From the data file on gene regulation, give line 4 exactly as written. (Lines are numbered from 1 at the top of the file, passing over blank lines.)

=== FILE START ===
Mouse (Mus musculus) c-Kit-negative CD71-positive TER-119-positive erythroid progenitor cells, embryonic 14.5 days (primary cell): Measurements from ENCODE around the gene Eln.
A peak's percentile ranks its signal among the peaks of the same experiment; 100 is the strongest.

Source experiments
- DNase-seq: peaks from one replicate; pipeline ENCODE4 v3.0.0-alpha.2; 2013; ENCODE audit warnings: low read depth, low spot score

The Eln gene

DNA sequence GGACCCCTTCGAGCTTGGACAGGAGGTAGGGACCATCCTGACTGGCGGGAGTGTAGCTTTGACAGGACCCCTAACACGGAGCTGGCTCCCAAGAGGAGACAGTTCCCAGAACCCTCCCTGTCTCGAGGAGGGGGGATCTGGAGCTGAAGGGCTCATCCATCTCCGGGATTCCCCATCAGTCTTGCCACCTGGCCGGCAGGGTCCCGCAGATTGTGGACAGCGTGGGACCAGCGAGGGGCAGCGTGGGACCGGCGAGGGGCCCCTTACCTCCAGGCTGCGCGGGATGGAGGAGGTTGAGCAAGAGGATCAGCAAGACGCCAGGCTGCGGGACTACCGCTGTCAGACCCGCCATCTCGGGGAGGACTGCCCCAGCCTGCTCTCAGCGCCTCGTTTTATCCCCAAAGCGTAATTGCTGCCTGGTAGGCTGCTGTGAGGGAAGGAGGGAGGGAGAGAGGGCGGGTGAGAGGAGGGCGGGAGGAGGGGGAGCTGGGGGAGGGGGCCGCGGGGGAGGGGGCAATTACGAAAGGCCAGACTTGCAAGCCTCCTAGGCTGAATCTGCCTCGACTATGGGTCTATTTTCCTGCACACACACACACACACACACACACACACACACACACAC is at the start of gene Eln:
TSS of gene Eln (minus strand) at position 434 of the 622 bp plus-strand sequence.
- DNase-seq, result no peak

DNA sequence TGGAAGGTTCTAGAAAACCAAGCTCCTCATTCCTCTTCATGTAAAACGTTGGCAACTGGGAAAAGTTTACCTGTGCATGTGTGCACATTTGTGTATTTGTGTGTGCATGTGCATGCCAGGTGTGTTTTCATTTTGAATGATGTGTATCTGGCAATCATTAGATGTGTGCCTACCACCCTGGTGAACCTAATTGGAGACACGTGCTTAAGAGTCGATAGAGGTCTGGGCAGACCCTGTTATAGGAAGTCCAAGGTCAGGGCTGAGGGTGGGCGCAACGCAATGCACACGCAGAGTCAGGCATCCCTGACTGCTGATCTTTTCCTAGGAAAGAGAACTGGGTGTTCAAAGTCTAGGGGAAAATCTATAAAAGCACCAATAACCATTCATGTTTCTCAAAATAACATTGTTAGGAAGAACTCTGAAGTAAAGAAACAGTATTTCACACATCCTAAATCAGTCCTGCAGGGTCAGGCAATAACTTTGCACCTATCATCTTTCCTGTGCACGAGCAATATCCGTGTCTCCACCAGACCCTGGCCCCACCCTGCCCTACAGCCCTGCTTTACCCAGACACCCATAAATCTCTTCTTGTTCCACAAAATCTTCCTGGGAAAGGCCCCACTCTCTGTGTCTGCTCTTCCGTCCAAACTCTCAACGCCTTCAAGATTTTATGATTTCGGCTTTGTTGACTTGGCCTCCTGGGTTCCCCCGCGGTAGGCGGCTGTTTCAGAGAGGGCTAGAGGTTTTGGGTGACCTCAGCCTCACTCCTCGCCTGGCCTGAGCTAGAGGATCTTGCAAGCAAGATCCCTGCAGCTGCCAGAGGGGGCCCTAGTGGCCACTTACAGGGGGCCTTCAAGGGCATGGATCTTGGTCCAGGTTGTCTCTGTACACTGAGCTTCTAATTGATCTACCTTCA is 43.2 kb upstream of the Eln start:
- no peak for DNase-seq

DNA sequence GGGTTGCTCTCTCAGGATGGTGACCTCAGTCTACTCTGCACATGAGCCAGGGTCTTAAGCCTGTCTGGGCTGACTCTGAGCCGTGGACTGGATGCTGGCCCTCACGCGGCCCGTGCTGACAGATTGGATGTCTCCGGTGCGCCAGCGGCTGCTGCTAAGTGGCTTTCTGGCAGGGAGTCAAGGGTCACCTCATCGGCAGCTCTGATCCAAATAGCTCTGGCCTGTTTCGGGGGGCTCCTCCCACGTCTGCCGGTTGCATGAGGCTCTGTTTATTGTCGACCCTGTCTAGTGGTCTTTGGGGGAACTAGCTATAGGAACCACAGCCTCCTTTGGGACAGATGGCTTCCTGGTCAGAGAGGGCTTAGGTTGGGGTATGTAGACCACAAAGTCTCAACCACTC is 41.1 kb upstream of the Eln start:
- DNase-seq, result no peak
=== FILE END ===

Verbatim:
- DNase-seq: peaks from one replicate; pipeline ENCODE4 v3.0.0-alpha.2; 2013; ENCODE audit warnings: low read depth, low spot score